Born in Piacenza, Giuseppina Bridelli had early vocal training under the guidance of Maria Laura Groppi, and took courses at the Scuola dell’Opera Italiana in Bologna and at the Accademia Rossiniana in Pesaro. Her debut at the age of 21 was as Despina in Così fan tutte conducted by Diego Fasolis, the start of a busy career in opera in Italy and elsewhere in Europe, collaborating with conductors and directors of great distinction.
Cecilia Molinari | © Cristobal Rey
The Italian mezzo-soprano Cecilia Molinari began her musical studies as a flautist. In 2009, she began studying voice at the Conservatory of Music in Padua, where she graduated with the highest honours. In 2015, she made her operatic debut in Il Turco in Italia (Zaida) in Treviso and Ferrara. Among her most recent engagements, she has sung Annio (La clemenza di Tito) in Antwerp, and Landi’s La morte di Orfeo in Amsterdam.
Alessandro Luciano | © Roberto Recanatesi
Tenor Alessandro Luciano has worked with many prestigious conductors and directors and has performed at the most important opera houses and concert halls in including the Teatro alla Scala, the Teatro Real de Madrid, the Opéra de Monte-Carlo, the Teatro dell’Opera di Roma, the Teatro Comunale di Bologna, the Teatro Nacional de São Carlos in Lisbon, the Welsh National Opera, the Israeli Opera of Tel Aviv, the Théâtre Royal de la Monnaie in Brussels, the Art Center of Seoul, and the Gasteig in Munich.
Vittorio Prato
A well-known specialist of bel canto repertory, baritone Vittorio Prato has sung the leading roles in operas by Mozart, Rossini and Donizetti. He has appeared at many prestigious opera houses in Berlin, Barcelona, Geneva, Paris, Brussels, Vienna, Tokyo, Bordeaux and London, among others. His recordings include Mercadante’s I briganti and Bellini’s Bianca e Gernando for Naxos.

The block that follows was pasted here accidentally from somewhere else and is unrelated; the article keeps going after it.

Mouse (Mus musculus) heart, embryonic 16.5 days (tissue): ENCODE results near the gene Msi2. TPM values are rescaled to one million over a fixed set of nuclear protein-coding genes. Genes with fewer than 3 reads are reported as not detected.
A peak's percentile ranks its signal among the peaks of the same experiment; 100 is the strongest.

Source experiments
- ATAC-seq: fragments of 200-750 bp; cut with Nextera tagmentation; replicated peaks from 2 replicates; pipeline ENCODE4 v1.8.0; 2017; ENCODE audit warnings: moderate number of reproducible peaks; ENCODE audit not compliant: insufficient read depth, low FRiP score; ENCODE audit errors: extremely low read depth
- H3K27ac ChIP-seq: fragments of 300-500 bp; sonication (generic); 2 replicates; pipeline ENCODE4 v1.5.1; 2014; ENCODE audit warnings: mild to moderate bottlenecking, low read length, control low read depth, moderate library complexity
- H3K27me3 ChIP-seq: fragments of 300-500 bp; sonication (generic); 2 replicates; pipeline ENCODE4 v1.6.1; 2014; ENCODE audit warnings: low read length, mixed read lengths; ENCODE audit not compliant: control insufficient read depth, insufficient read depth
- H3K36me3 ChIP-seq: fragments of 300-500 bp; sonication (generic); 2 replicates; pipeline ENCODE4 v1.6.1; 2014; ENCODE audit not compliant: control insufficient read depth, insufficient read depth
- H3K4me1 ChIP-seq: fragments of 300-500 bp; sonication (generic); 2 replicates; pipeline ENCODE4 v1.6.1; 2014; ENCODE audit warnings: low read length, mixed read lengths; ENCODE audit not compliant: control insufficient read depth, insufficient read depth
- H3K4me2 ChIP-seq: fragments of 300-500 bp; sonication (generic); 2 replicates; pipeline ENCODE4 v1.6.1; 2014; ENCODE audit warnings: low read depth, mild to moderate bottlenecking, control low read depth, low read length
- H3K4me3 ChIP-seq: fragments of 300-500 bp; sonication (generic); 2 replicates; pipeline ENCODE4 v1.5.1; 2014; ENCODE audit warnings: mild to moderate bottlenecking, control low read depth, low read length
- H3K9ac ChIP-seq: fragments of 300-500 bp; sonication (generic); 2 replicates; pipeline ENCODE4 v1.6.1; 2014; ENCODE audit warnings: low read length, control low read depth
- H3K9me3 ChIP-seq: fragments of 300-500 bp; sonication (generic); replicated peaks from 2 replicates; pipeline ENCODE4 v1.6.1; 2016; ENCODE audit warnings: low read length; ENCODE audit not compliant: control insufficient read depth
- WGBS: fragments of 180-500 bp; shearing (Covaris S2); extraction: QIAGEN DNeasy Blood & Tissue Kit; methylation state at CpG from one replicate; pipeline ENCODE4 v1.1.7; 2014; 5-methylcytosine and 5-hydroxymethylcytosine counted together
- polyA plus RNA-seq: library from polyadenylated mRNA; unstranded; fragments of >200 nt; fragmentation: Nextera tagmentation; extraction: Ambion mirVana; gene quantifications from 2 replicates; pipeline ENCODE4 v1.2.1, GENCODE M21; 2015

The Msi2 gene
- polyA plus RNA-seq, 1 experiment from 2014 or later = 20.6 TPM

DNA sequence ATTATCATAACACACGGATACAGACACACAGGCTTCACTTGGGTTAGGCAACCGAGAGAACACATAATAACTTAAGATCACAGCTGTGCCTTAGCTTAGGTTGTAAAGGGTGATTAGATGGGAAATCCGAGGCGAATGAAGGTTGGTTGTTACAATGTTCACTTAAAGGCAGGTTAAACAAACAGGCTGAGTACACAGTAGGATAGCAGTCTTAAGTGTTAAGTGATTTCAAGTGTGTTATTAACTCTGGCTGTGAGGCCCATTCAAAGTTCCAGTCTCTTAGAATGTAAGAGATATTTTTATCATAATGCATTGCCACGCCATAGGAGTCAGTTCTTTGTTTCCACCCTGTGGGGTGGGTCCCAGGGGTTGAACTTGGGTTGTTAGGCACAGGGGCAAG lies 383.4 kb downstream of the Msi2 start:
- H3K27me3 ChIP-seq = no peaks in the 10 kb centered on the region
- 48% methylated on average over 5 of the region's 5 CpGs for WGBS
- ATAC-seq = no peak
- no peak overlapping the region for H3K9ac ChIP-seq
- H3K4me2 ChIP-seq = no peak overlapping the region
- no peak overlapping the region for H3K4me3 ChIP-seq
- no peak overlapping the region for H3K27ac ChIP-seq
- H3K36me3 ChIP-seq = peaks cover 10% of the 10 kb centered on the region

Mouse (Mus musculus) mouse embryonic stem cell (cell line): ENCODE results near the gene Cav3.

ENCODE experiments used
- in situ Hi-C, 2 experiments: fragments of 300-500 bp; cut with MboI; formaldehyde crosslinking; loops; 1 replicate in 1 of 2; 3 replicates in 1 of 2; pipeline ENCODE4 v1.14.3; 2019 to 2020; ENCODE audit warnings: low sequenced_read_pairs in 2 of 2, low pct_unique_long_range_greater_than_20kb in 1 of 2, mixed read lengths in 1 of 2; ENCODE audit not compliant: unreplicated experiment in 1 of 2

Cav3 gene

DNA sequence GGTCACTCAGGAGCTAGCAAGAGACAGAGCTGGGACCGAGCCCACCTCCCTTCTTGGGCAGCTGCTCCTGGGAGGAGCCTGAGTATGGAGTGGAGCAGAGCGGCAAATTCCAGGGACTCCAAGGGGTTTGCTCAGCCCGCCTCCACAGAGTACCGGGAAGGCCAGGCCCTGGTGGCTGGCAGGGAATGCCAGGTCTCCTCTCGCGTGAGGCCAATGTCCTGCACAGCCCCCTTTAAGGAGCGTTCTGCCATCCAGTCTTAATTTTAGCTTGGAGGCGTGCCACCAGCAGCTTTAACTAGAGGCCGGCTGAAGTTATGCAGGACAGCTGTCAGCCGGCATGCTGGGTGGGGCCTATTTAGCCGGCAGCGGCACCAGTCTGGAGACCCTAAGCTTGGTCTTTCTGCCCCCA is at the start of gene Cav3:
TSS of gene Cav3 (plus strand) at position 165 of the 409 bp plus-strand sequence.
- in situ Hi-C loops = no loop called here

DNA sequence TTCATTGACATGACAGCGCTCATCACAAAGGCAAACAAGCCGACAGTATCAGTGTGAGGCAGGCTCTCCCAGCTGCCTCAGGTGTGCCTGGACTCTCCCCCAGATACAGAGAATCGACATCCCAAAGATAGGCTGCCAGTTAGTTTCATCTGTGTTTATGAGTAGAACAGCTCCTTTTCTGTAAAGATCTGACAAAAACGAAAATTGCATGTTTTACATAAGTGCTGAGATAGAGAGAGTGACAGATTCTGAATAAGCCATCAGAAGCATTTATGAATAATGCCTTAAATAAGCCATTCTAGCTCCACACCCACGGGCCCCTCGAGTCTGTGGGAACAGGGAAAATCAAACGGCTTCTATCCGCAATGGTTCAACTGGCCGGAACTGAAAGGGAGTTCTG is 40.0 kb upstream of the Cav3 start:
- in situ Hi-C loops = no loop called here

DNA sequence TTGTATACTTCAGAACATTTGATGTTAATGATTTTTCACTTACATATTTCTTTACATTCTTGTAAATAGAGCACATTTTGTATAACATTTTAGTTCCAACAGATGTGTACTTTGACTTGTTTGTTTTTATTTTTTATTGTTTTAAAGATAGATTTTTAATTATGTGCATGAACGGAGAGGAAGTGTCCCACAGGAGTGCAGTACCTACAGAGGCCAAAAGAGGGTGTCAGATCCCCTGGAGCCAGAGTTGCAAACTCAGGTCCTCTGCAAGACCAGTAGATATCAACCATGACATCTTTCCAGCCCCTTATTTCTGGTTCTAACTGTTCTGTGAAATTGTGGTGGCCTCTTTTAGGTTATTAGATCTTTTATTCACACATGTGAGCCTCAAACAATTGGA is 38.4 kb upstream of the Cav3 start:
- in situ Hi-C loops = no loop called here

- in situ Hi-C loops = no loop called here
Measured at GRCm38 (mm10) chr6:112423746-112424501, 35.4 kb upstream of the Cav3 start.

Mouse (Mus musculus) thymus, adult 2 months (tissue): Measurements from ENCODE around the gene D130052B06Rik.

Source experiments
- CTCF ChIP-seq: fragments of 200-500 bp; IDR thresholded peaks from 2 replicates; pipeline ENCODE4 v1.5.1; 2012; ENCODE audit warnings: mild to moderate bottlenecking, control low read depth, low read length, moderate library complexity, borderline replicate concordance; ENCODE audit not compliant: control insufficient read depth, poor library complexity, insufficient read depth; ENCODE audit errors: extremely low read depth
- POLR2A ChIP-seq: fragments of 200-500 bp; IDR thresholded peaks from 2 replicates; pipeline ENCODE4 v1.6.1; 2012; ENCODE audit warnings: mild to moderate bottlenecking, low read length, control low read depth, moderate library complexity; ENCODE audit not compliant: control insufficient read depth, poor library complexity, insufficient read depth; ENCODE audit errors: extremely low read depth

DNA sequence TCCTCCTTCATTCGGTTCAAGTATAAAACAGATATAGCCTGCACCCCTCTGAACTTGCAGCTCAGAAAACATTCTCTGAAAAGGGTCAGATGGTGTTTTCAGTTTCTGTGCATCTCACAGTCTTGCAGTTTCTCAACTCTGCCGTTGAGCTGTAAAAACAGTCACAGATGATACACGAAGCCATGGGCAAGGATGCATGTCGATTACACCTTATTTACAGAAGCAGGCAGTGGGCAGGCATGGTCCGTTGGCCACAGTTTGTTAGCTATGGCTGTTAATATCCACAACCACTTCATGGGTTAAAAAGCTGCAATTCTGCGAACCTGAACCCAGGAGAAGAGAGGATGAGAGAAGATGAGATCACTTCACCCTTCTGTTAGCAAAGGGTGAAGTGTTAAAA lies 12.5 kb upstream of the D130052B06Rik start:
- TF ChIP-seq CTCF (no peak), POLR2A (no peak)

Bruno Taddia | © Matilde Fassò
Bruno Taddia studied voice with the bass Paolo Montarsolo. After his stage debut at the prestigious Rossini Opera Festival he began to collaborate with many of the most important opera houses in the world including the Teatro alla Scala, the Royal Opera House Covent Garden, the Deutsche Oper Berlin, and the Théâtre des Champs-Élysées to name a few, working with conductors such as Riccardo Muti, Roberto Abbado, Gianluigi Gelmetti, Thomas Hengelbrock, Jean-Christophe Spinosi and Ottavio Dantone, among others.
Previous releases in the Péchés de vieillesse edition
“[Marangoni] seems to have a very good feel for Rossini. He has a beautiful legato touch and a keen sense of phrasing-both qualities absolutely essential for this music.”
American Record Guide
★★★★
“This music, all surfaces reflecting gilded salons, requires a high level of artistry to pull off. Marangoni sparkles and seduces over and over again.”
Toronto Star ★★★★
“Naxos’s cycle of the Péchés by the young Italian pianist Alessandro Marangoni has been consistently enjoyable.”
AllMusic.com
★★★★
“It is the richness, the contrast among these pieces that makes them so delightful to hear, and Marangoni’s free-and-easy virtuosity lets listeners focus on the delights of the music.”
Infodad.com
“Marangoni is convinced there is value in this music, and has been making his case the only way he knows how: with sparkling, totally committed performances that belie its technical challenges.”
Musical Toronto
★★★★
“This is an elegant pianist who can also ‘sing’.”
American Record Guide
8.573292
ROSSINI, G.:
Péchés de vieillesse, Vol. 7

Marangoni • Ars Cantica Choir and Consort • Berrini
“Marangoni remains as consistently attentive to the lightness of touch that Rossini brought to composing as he has been in the preceding releases.”
Examiner.com
8.573822
ROSSINI, G.:
Péchés de vieillesse, Vol. 8

Marangoni • Quarta
Dindo • Favaro • Jørstad
Taddia • Ars Cantica Choir
Berrini
“The lightness and irony that we find in the interpretations of Alessandro Marangoni and his companions… seduce the listener from the first to the last note.”
Musica ★★★★★
8.573864
ROSSINI, G.:
Péchés de vieillesse, Vol. 9

Marangoni • Giordano • Luciano • Taddia
JUL 2018